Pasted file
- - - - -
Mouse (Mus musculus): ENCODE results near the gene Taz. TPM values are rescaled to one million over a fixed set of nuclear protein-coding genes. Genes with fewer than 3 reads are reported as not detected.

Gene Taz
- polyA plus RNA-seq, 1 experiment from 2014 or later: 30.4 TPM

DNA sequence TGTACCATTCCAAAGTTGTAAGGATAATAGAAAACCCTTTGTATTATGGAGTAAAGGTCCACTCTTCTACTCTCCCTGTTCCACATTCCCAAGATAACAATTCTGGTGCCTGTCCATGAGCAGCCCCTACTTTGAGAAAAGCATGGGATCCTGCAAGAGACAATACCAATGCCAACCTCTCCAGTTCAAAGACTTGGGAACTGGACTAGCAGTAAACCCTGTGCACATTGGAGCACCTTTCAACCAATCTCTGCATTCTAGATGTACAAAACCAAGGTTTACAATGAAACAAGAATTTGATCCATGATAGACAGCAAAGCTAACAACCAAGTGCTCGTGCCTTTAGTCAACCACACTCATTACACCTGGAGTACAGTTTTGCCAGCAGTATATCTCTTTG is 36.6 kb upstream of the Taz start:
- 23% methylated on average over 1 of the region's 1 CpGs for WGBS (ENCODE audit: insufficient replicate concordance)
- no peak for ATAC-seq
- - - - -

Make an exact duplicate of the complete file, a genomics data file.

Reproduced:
Mouse (Mus musculus): ENCODE results near the gene Taz. TPM values are rescaled to one million over a fixed set of nuclear protein-coding genes. Genes with fewer than 3 reads are reported as not detected.

Gene Taz
- polyA plus RNA-seq, 1 experiment from 2014 or later: 30.4 TPM

DNA sequence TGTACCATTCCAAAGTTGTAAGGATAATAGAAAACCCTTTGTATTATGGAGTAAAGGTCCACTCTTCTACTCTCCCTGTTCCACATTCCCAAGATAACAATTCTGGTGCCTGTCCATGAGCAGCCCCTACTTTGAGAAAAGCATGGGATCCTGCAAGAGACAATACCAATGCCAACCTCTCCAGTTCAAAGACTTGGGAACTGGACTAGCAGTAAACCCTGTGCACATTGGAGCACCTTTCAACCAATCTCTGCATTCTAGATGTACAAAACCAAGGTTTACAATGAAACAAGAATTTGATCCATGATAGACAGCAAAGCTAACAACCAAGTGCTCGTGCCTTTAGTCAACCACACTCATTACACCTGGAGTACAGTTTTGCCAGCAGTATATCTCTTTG is 36.6 kb upstream of the Taz start:
- 23% methylated on average over 1 of the region's 1 CpGs for WGBS (ENCODE audit: insufficient replicate concordance)
- no peak for ATAC-seq